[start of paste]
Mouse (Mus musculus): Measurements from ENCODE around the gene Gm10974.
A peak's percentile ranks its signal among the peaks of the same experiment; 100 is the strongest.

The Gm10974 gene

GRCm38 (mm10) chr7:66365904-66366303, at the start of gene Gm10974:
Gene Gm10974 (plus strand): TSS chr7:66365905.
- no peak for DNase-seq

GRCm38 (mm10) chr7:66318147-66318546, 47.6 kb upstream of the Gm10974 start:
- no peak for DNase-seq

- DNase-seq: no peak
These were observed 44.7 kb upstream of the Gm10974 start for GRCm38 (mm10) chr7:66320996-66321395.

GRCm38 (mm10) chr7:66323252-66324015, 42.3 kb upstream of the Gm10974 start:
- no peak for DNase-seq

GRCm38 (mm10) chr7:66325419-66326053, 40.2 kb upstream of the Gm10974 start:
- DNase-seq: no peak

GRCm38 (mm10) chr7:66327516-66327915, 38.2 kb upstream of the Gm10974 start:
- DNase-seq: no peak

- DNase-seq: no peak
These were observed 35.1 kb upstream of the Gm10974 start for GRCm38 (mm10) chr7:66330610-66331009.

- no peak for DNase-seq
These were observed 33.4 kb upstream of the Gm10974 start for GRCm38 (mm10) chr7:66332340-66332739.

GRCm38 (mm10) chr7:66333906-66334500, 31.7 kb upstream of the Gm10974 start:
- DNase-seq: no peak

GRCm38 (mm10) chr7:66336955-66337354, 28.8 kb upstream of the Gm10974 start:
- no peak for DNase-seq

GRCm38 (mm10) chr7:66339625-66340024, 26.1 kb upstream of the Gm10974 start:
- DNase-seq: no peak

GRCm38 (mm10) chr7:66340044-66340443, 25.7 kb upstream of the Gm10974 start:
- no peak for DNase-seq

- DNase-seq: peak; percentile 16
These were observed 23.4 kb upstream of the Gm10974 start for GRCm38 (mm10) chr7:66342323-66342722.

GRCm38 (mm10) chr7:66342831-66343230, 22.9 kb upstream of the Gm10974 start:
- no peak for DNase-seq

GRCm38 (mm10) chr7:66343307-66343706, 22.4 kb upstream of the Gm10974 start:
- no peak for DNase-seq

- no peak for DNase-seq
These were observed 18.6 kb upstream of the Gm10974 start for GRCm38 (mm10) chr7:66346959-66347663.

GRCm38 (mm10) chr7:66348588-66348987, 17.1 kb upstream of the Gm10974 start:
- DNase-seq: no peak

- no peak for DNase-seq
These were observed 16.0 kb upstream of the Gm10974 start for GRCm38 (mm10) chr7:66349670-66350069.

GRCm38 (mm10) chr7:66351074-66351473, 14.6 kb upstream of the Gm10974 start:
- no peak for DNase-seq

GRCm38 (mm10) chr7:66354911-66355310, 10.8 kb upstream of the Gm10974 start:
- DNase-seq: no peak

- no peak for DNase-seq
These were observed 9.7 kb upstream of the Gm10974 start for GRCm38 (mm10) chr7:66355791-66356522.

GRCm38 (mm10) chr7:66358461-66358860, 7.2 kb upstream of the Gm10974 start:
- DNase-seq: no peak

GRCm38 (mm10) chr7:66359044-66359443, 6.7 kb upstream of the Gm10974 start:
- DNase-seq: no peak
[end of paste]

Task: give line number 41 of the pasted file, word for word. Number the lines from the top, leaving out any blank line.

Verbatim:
GRCm38 (mm10) chr7:66351074-66351473, 14.6 kb upstream of the Gm10974 start: